Once a year, I give my sister stock trading advice.
Managing money is not her thing, so any more often and she'd likely lose interest, and not do anything. With that constraint, I wait until there are a large number of stocks I think she should trade, and send her a list of trades, along with quantities and limit prices for her to enter "good 'til canceled."
Last May, I told her to buy 10 green stocks, and wrote about the picks here. It's been one of my most popular articles. Even better, the picks have done spectacularly well. As of Friday, Feb. 8, my sister had a 35% total return in nine months. Readers who bought the stocks listed in the article with the suggested allocations had a 32% return over the same period. Meanwhile, the S&P 500 has gained 16.6% and the Powershares Wilderhill Clean Energy ETF (PBW) has gained only 8.6%. I'll explain the differences between my sister's returns and those of readers below.
Last week, I gave her my recommendations for 2013. I told her to sell two of her holdings and to buy seven other stocks. I'll also discuss the sells below, and I'll write about the buys in a follow-up article.
Many Happy Returns
Since I told her to enter limit orders, not all of my sister's trades executed. The red bars in the chart above represent her actual allocations to particular stocks. In contrast, the blue bars are the target allocations I told readers to use. The yellow bars are the returns my sister would have achieved if her orders had executed at the limit prices I gave her. Some of her orders did not execute because her broker (USAA) does not accept trades for Toronto-listed stocks, others did not execute because the limit prices were never met. I did not know that USAA would not let her trade Canadian stocks when I gave her my recommendations.
The green bars represent the total return from the closing price on May 22, the day the article was published.
One other difference is that I told my sister to buy Exide Technologies (XIDE) while I told readers to buy Waterfurnace Renewable Energy (WFIFF.OB). This is because, after I sent the email to my sister, I decided Waterfurnace was a better pick for her conservative portfolio, since it pays a healthy dividend, while Exide is more of a turnaround play. In the end, that made little difference, since she left a "0" off the quantity when she was entering her limit order for Exide, and ended up owning only a trivial amount of the stock. If I'd told her to buy Waterfurnace, she wouldn't have gotten any of it, since it trades in Toronto. Readers would have done better with Exide in these first nine months (with more risk), but that's just hindsight.
I told her to sell Potlatch Corp. (PCH) at $44, and the order executed on Friday. I like Potlatch because this timber REIT is a leader in sustainable forestry, but the price rise has dropped the annual yield from 4.2% last May to 2.8% today. I consider that a bit low for a non-preferred dividend in a low-growth stock.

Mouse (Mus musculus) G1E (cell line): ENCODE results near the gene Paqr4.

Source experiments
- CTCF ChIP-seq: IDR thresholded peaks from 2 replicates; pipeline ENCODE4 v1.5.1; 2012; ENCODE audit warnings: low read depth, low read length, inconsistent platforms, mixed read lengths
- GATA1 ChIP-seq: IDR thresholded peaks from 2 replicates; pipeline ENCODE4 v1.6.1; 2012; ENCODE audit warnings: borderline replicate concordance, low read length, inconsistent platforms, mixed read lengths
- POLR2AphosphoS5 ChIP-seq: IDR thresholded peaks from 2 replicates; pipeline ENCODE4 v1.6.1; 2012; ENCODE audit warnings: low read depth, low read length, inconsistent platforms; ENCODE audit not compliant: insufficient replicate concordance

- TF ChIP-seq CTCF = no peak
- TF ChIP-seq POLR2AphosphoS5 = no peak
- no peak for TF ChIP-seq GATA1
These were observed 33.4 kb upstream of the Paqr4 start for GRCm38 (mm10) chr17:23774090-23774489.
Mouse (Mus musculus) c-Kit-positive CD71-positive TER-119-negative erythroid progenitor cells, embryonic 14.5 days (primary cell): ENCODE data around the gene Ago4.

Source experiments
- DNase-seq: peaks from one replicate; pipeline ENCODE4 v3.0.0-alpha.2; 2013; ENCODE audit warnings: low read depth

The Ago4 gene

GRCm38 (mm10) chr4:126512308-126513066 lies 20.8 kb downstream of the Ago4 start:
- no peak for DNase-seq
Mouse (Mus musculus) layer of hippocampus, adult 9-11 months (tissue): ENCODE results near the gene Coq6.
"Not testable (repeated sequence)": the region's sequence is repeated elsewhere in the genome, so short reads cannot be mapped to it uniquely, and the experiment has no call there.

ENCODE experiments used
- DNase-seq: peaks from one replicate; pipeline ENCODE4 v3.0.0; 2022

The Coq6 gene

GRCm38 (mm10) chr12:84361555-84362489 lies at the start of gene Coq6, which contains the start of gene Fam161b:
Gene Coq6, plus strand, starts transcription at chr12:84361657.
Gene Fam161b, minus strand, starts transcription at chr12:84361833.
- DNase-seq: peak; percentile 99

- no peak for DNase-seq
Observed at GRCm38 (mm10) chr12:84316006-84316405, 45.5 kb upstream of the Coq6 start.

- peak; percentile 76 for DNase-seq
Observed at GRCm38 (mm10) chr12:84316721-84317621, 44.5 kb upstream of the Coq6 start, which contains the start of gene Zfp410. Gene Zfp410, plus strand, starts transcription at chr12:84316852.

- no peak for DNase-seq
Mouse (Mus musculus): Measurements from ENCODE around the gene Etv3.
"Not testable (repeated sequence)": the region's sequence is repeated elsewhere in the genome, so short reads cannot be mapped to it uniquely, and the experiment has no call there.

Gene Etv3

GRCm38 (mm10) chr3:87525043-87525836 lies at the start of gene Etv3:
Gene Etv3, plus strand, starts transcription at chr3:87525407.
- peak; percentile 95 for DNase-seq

I also told her to sell LSB Industries (LXU) at $42. The order has not executed yet. If it does not execute, I'm not particularly worried. As I said when I included it in my article "Six More Clean Energy Stocks for 2013," the main reason I'm getting out of this stock is that it has become a bit less green since the company bought a working shale gas interest as a hedge against its exposure to the price of natural gas. I think the stock will probably rise a bit more this year, but it's no longer nearly as undervalued as it was last May, or even when I wrote about it at the start of January. (Update: This order has now executed. Since LXU has fallen below $40, the sell is looking like a good call.)
Because I'm trying to build up her stock portfolio one year at a time, I have a bias toward having her hold stocks that she already owns, so I would not have told her to sell any of the other stocks in the list, even the ones she ended up not buying. In my personal portfolio, I've sold covered calls on ABB Group (ABB), as well as on Potlatch and LSB. The calls on PCH and LSB look likely to be exercised and take me out of my positions unless the stocks decline before the options expire.
I'm holding on to all my other positions in the list.
My sister told me she'd be keeping me on as an advisor for another year. I probably should have warned her that past performance is not a guarantee of future results. It would be too much to expect to beat the market by over 15% for two years running. Fortunately, I'm quite optimistic about the potential for clean energy stocks in 2013, and I suspect even matching the PBW's returns this year will allow me to comfortably keep my "job" as her unpaid, informal, once-a-year advisor. Perhaps more importantly, she'll keep me from getting lost when we go on our annual backpacking trip next fall.
(I also told her to buy seven stocks not already in her portfolio. You can read that article here.)
This article was first published on the author's Forbes.com blog, Green Stocks on Feb. 12.
Disclaimer: Past performance is not a guarantee or a reliable indicator of future results. This article contains the current opinions of the author and such opinions are subject to change without notice. This article has been distributed for informational purposes only. Forecasts, estimates, and certain information contained herein should not be considered as investment advice or a recommendation of any particular security, strategy or investment product. Information contained herein has been obtained from sources believed to be reliable, but not guaranteed.